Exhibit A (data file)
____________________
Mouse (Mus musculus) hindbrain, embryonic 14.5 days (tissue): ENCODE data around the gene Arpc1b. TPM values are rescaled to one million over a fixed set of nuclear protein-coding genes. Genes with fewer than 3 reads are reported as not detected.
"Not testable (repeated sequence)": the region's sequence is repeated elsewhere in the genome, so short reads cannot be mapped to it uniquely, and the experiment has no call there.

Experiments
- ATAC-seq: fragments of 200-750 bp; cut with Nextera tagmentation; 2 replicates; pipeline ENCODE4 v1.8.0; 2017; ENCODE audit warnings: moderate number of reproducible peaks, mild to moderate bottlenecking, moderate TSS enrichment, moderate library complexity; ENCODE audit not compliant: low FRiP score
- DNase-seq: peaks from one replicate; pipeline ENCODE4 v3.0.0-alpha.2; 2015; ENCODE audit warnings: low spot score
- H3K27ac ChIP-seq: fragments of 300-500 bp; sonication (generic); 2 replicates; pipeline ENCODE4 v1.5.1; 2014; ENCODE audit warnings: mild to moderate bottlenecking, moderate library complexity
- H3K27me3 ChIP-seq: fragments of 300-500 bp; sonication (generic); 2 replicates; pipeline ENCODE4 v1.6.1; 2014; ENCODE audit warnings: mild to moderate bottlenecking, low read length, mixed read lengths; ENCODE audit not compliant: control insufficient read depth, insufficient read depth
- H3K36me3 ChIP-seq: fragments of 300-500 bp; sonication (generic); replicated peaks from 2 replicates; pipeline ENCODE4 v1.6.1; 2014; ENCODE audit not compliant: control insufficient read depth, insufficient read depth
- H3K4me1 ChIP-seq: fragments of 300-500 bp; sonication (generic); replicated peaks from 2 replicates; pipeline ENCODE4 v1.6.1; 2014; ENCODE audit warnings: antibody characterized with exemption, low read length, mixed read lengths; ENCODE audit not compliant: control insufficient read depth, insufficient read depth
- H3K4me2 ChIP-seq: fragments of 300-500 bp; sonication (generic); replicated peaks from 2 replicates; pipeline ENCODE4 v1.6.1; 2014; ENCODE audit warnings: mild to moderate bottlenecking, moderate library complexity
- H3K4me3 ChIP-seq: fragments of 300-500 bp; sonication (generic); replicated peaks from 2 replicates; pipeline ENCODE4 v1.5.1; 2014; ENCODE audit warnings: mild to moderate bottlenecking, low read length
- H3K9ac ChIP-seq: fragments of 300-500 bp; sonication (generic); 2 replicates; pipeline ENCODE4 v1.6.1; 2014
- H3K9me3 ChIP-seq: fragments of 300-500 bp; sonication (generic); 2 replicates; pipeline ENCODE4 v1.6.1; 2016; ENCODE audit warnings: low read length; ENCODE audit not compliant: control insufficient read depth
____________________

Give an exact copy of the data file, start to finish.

Mouse (Mus musculus) hindbrain, embryonic 14.5 days (tissue): ENCODE data around the gene Arpc1b. TPM values are rescaled to one million over a fixed set of nuclear protein-coding genes. Genes with fewer than 3 reads are reported as not detected.
"Not testable (repeated sequence)": the region's sequence is repeated elsewhere in the genome, so short reads cannot be mapped to it uniquely, and the experiment has no call there.

Experiments
- ATAC-seq: fragments of 200-750 bp; cut with Nextera tagmentation; 2 replicates; pipeline ENCODE4 v1.8.0; 2017; ENCODE audit warnings: moderate number of reproducible peaks, mild to moderate bottlenecking, moderate TSS enrichment, moderate library complexity; ENCODE audit not compliant: low FRiP score
- DNase-seq: peaks from one replicate; pipeline ENCODE4 v3.0.0-alpha.2; 2015; ENCODE audit warnings: low spot score
- H3K27ac ChIP-seq: fragments of 300-500 bp; sonication (generic); 2 replicates; pipeline ENCODE4 v1.5.1; 2014; ENCODE audit warnings: mild to moderate bottlenecking, moderate library complexity
- H3K27me3 ChIP-seq: fragments of 300-500 bp; sonication (generic); 2 replicates; pipeline ENCODE4 v1.6.1; 2014; ENCODE audit warnings: mild to moderate bottlenecking, low read length, mixed read lengths; ENCODE audit not compliant: control insufficient read depth, insufficient read depth
- H3K36me3 ChIP-seq: fragments of 300-500 bp; sonication (generic); replicated peaks from 2 replicates; pipeline ENCODE4 v1.6.1; 2014; ENCODE audit not compliant: control insufficient read depth, insufficient read depth
- H3K4me1 ChIP-seq: fragments of 300-500 bp; sonication (generic); replicated peaks from 2 replicates; pipeline ENCODE4 v1.6.1; 2014; ENCODE audit warnings: antibody characterized with exemption, low read length, mixed read lengths; ENCODE audit not compliant: control insufficient read depth, insufficient read depth
- H3K4me2 ChIP-seq: fragments of 300-500 bp; sonication (generic); replicated peaks from 2 replicates; pipeline ENCODE4 v1.6.1; 2014; ENCODE audit warnings: mild to moderate bottlenecking, moderate library complexity
- H3K4me3 ChIP-seq: fragments of 300-500 bp; sonication (generic); replicated peaks from 2 replicates; pipeline ENCODE4 v1.5.1; 2014; ENCODE audit warnings: mild to moderate bottlenecking, low read length
- H3K9ac ChIP-seq: fragments of 300-500 bp; sonication (generic); 2 replicates; pipeline ENCODE4 v1.6.1; 2014
- H3K9me3 ChIP-seq: fragments of 300-500 bp; sonication (generic); 2 replicates; pipeline ENCODE4 v1.6.1; 2016; ENCODE audit warnings: low read length; ENCODE audit not compliant: control insufficient read depth